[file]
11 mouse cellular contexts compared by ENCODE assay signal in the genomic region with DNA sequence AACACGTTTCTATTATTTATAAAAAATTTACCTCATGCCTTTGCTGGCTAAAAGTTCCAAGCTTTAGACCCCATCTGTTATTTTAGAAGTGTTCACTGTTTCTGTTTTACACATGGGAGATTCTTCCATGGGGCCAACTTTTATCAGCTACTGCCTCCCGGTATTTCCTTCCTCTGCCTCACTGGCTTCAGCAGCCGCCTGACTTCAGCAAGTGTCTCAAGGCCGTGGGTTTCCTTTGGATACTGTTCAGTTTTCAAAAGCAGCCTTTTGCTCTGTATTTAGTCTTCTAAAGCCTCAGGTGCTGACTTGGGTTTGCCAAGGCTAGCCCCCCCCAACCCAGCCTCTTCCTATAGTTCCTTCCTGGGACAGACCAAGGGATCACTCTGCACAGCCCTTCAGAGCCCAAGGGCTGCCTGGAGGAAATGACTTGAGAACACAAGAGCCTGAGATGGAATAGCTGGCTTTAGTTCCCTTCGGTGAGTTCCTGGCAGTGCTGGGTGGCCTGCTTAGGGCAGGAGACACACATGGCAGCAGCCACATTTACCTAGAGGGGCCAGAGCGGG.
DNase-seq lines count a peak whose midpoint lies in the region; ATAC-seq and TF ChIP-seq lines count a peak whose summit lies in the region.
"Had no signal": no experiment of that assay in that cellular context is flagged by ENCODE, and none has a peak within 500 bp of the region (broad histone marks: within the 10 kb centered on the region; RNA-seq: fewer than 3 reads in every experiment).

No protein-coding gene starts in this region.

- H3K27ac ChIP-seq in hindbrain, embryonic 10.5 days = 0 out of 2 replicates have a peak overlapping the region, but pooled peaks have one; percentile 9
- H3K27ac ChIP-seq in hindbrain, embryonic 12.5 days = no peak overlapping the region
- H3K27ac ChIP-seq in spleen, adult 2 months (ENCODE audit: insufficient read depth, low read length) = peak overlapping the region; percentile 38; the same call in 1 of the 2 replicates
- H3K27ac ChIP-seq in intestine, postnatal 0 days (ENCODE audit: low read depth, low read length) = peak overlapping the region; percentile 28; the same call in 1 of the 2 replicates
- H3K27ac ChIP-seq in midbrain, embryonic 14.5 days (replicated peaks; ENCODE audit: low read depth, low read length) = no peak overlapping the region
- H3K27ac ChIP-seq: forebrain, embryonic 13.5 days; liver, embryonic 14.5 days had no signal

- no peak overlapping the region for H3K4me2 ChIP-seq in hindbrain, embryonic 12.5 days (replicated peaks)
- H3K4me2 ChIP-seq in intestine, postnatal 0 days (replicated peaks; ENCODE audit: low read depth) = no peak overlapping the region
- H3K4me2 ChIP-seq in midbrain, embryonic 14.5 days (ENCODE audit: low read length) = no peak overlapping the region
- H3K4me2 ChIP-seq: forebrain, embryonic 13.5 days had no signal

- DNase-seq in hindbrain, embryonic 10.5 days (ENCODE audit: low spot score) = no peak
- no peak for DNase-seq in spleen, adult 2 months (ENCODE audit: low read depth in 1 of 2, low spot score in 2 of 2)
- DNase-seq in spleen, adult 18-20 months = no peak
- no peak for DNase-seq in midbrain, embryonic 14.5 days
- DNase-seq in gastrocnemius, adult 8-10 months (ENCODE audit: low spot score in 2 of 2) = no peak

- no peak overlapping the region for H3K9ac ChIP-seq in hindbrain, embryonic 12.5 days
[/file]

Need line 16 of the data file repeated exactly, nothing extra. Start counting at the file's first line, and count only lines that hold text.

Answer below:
- no peak for DNase-seq in spleen, adult 2 months (ENCODE audit: low read depth in 1 of 2, low spot score in 2 of 2)